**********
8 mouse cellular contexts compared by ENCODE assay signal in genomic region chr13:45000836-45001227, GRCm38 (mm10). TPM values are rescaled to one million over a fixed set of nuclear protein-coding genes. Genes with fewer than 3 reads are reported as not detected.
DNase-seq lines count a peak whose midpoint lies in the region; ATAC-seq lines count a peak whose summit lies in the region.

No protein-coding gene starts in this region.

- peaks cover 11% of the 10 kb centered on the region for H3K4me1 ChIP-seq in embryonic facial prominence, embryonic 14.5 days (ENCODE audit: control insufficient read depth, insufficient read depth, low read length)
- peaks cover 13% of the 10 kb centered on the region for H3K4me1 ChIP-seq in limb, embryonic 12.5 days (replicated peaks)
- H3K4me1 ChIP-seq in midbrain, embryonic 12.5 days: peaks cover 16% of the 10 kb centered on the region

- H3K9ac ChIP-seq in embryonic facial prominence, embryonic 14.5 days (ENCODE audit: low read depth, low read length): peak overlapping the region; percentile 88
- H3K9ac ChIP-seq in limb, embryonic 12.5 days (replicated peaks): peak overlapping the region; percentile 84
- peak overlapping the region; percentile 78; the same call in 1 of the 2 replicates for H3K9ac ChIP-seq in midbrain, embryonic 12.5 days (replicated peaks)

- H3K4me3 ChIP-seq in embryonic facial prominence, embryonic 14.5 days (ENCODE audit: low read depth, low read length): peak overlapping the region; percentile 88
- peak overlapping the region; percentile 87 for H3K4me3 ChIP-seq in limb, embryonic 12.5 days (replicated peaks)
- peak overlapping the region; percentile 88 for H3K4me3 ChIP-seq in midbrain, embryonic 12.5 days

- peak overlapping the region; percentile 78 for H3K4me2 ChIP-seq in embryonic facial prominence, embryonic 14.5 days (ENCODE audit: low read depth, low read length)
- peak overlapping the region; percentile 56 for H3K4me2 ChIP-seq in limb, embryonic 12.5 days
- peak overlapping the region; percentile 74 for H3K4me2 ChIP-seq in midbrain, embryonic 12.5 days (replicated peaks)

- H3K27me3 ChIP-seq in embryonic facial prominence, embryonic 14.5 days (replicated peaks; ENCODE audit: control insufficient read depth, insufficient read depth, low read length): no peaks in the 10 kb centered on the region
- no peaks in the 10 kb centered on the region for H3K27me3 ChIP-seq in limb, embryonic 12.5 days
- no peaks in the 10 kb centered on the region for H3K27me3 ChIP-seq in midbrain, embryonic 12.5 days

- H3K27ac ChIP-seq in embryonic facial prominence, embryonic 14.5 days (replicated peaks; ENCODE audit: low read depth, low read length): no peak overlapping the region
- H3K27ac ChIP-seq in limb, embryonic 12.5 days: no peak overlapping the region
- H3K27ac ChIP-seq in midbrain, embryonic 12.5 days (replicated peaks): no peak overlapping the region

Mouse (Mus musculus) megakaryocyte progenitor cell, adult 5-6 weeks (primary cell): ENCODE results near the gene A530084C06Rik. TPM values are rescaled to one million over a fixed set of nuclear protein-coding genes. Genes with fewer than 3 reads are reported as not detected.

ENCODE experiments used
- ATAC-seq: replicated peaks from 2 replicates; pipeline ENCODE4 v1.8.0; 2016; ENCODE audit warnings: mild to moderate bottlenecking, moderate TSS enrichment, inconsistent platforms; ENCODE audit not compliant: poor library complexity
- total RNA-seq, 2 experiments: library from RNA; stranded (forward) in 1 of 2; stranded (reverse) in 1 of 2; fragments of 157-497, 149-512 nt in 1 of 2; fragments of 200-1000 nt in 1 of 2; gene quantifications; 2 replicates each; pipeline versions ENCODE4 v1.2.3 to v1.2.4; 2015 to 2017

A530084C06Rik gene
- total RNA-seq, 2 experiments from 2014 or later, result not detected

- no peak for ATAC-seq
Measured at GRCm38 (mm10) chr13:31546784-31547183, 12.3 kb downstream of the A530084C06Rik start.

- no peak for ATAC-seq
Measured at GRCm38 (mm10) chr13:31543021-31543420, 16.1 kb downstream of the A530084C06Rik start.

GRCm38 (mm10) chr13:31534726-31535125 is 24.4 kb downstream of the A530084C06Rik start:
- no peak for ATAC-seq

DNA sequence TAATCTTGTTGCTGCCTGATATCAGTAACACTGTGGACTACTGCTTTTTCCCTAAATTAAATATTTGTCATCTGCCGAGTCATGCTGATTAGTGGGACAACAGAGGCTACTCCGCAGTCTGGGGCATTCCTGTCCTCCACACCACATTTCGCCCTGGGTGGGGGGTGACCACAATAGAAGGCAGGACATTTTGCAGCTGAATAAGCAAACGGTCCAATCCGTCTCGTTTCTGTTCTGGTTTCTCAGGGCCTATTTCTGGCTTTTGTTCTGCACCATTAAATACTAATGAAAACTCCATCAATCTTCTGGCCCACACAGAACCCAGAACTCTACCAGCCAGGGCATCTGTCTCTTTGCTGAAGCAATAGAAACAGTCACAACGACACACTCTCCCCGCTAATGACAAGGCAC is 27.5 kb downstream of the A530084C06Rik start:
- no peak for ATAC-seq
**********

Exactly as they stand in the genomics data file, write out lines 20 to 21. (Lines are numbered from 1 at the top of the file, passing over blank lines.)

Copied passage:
- H3K27ac ChIP-seq in limb, embryonic 12.5 days: no peak overlapping the region
- H3K27ac ChIP-seq in midbrain, embryonic 12.5 days (replicated peaks): no peak overlapping the region